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Effects of container size and copper treatment on western white pine seedling growth and survivalAuthor(s): Donald J. Regan; Anthony S. Davis
Source: In: Dumroese, R. K.; Riley, L. E., tech. coords. National Proceedings: Forest and Conservation Nursery Associations-2007. Proc. RMRS-P-57. Fort Collins, CO: U.S. Department of Agriculture, Forest Service, Rocky Mountain Research Station. p. 104-107
Publication Series: Proceedings (P)
Station: Rocky Mountain Research Station
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DescriptionDry, south-facing slopes, such as those commonly found in north-central Idaho, often need to be planted more than once due to poor seedling survival. The Idaho State Forest Practices Act requires minimum stocking levels to be achieved within 5 years following harvest. However, this requirement can be difficult to meet based on seedling mortality due to moisture stress, vegetative competition, and animal browse. As container seedlings are useful in revegetating harsh sites (Walker and Kane 1997), a strong industry interest exists in determining optimal stocktypes for regenerating inland northwest forests.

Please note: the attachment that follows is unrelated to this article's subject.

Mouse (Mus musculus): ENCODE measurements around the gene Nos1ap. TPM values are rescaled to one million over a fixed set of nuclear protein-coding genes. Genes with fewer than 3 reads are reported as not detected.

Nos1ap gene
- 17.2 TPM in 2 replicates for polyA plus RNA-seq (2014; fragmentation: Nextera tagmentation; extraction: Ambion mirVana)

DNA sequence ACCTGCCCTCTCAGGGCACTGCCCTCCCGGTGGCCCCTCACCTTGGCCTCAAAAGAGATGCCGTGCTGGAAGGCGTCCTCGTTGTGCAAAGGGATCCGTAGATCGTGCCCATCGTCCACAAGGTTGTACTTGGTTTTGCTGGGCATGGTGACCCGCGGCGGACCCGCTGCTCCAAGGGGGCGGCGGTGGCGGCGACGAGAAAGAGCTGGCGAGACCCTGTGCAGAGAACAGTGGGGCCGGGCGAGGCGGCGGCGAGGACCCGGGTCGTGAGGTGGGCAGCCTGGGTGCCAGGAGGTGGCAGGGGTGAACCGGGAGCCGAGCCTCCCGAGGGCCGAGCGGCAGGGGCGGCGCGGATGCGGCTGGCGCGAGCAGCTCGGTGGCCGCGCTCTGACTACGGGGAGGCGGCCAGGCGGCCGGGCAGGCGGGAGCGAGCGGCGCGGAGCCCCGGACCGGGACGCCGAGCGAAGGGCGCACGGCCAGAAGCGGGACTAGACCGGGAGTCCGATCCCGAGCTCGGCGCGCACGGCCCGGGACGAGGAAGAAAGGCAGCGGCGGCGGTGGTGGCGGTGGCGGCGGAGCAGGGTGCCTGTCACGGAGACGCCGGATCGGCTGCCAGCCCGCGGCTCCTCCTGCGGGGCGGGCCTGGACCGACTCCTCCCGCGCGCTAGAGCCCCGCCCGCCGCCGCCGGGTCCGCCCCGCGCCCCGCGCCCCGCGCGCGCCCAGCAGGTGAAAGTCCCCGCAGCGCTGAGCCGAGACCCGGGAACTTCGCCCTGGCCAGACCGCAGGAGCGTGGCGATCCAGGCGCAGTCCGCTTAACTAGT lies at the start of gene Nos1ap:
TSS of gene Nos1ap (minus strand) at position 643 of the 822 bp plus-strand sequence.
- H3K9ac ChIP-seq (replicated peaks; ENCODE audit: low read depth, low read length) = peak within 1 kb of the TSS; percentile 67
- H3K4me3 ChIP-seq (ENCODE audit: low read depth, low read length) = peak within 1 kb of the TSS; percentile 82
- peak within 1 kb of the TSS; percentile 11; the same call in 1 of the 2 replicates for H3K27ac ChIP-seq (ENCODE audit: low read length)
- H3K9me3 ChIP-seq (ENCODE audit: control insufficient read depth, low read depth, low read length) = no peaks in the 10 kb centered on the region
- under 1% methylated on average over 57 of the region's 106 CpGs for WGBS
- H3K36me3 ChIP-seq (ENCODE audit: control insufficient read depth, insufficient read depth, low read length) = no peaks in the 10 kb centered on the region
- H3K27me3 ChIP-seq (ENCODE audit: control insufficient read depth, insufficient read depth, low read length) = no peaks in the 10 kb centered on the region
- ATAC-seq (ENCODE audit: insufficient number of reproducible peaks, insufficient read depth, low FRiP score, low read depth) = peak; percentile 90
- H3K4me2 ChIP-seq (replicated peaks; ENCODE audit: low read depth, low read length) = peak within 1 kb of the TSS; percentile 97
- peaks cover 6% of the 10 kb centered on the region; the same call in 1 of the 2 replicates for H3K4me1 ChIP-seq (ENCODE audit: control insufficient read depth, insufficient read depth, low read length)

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CitationRegan, Donald J.; Davis, Anthony S. 2008. Effects of container size and copper treatment on western white pine seedling growth and survival. In: Dumroese, R. K.; Riley, L. E., tech. coords. National Proceedings: Forest and Conservation Nursery Associations-2007. Proc. RMRS-P-57. Fort Collins, CO: U.S. Department of Agriculture, Forest Service, Rocky Mountain Research Station. p. 104-107
Keywordsseedling quality, stocktype selection, stocktype, inland northwest
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